“You’re not supposed to lose your children before yourself.”
Those words, uttered quietly and hoarsely by Staten Island’s borough president, summed up the searing pain experienced apparently disproportionately by Staten Island parents.
BP James Molinaro is just one Staten Islander who lost his son to painkiller addiction, and eventually overdose.
“There was no excuse for him to do what he did,” Molinaro said at a press conference last week. “But he was ten-foot-tall and bulletproof.”
In 2012, 190 New Yorkers died from overdoses related to prescription painkillers like Percocet, OxyContin, and Vicodin. Staten Island was hit with those deaths at three times the rate of the rest of the city.
The borough is disproportionately affected by prescription drug overdoses for reasons city officials can’t quite pin down.
Health Commissioner Thomas Farley suggested a high rate of overdose in one area could be a result of a peer influence: doctors in a given location practice similarly.
“Physicians’ practices change as doctors talk to each other,” Farley said.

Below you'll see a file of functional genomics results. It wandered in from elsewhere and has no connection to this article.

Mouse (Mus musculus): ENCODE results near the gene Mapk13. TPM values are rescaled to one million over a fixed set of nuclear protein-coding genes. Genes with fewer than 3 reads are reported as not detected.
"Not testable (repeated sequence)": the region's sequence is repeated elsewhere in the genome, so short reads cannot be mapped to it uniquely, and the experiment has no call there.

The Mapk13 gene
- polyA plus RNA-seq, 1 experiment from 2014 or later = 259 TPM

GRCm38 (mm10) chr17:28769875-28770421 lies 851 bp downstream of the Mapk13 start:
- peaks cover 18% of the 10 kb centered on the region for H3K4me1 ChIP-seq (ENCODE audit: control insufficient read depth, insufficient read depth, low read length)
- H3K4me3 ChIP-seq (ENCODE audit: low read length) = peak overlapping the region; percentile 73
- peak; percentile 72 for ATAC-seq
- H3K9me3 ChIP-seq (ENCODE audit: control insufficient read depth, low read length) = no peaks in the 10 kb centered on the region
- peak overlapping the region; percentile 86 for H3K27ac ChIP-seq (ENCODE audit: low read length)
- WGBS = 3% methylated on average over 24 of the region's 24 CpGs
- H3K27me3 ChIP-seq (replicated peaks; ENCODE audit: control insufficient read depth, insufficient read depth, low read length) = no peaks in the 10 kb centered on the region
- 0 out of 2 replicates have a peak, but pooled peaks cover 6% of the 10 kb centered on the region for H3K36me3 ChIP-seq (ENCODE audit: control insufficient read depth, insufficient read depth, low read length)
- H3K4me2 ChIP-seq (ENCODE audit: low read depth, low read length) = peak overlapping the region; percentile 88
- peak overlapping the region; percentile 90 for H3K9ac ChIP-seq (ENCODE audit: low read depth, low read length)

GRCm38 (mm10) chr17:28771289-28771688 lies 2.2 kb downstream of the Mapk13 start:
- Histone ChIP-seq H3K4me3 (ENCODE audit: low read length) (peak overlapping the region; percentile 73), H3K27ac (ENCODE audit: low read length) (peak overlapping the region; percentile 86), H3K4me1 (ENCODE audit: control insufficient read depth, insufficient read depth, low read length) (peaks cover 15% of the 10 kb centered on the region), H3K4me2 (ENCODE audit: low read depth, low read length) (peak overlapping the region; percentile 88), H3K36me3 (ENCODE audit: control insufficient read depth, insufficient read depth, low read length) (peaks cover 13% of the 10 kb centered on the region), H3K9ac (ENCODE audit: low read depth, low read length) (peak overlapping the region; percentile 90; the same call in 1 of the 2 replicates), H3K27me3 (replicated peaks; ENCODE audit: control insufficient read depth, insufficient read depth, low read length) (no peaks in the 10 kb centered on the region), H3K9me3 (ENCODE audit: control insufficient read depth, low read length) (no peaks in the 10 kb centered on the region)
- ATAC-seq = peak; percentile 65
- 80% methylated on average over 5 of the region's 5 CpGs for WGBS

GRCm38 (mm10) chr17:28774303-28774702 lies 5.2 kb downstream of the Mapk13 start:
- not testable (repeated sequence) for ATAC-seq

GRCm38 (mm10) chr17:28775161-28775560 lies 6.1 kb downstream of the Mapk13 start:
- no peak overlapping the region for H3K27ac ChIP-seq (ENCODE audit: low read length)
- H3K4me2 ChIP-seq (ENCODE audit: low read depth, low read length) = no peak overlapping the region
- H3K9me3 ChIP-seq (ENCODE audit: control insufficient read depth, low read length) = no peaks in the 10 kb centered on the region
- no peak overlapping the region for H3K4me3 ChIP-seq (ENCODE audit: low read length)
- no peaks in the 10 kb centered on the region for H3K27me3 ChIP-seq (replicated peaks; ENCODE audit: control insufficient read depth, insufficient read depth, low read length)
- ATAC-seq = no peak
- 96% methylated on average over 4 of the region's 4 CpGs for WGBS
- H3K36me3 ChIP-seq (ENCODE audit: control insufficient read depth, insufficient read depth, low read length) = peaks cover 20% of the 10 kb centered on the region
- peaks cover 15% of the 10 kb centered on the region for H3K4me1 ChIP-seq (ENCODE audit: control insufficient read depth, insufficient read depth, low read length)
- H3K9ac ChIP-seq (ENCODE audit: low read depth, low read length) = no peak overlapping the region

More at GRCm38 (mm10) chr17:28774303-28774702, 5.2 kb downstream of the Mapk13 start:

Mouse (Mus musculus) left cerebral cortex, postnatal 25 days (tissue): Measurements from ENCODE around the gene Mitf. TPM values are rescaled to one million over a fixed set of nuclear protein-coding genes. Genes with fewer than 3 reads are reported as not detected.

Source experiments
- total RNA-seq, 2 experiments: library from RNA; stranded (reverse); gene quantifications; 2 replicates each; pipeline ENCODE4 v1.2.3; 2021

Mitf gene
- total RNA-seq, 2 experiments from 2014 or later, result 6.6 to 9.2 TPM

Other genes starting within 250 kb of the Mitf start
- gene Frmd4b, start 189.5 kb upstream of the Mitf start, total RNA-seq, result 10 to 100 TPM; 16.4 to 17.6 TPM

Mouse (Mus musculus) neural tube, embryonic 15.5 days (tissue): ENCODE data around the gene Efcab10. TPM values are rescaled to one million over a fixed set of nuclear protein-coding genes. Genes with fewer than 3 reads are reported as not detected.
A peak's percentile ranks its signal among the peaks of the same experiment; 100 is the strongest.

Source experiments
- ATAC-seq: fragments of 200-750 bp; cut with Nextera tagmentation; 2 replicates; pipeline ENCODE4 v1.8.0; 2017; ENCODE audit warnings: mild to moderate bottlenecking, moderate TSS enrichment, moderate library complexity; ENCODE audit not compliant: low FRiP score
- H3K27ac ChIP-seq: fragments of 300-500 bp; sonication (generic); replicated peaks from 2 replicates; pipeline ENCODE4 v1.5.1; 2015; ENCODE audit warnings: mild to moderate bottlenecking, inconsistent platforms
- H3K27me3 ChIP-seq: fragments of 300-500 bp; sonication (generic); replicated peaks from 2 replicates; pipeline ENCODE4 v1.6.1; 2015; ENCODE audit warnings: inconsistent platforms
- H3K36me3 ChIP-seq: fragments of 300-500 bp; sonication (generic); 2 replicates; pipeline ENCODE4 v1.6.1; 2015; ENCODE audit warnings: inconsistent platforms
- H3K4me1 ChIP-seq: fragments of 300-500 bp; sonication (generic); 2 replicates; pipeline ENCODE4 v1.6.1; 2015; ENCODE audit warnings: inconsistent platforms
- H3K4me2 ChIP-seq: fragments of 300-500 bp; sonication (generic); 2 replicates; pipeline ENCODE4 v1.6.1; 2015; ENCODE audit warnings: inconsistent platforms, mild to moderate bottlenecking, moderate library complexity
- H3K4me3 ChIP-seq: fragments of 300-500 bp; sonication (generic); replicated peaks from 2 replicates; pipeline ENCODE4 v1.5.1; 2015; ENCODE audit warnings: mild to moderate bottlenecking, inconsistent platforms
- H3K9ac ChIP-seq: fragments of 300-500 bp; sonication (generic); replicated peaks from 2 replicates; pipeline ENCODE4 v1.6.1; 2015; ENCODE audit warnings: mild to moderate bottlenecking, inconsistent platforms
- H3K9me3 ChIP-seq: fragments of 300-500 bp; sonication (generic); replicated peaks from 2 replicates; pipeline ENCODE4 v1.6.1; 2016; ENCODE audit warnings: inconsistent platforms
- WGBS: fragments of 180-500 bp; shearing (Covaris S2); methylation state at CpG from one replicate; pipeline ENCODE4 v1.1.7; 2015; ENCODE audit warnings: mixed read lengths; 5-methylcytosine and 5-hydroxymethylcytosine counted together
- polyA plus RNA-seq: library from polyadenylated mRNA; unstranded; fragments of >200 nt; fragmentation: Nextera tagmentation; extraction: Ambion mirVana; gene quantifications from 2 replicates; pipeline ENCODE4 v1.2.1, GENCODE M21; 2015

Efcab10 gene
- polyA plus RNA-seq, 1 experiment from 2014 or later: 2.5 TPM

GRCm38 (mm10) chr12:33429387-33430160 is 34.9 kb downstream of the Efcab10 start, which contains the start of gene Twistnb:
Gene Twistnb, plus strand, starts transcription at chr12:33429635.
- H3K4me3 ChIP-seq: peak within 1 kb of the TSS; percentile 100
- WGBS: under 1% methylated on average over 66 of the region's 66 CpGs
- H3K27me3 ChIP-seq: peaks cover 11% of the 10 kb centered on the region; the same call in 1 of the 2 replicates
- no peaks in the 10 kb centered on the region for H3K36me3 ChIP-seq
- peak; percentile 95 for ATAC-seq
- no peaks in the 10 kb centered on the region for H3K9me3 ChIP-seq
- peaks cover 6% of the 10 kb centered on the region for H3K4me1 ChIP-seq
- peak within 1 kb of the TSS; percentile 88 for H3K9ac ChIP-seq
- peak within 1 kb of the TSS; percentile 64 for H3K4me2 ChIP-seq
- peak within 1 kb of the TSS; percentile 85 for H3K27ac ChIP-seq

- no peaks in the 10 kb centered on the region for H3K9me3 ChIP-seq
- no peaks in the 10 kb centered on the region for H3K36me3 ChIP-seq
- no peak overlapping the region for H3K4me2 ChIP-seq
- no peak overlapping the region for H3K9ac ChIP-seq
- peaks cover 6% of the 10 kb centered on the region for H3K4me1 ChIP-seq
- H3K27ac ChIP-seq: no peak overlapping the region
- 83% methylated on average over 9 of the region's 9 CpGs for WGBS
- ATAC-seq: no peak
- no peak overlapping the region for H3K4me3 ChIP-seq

With that in mind, the Department of Health has conducted targeted outreached, visiting more than 1,000 health care providers throughout Staten Island this past summer.
They also launched a powerful television ad just a few weeks ago, featuring Ann Marie Perrotto, who lost her son to a prescription painkiller overdose.
Ann Marie’s son Chris was a happy kid, she said, and a great athlete. Local papers referred to him as “Hurricane Chris” when he played baseball.
Chris was prescribed painkillers after a car accident. When he developed an addiction, Perrotto said he told her the need for it “was like a demon in the back of his head.”
When she tried to get help for Chris, she said they were looked at treated like they were a bother.
“I was watching my son die and I had no control over it,” Perrotto said.
Ultimately, Chris could not beat back that demon in his head: He passed away in 2011 at the age of 22.
Follow Danielle Tcholakian on Twitter @danielleiat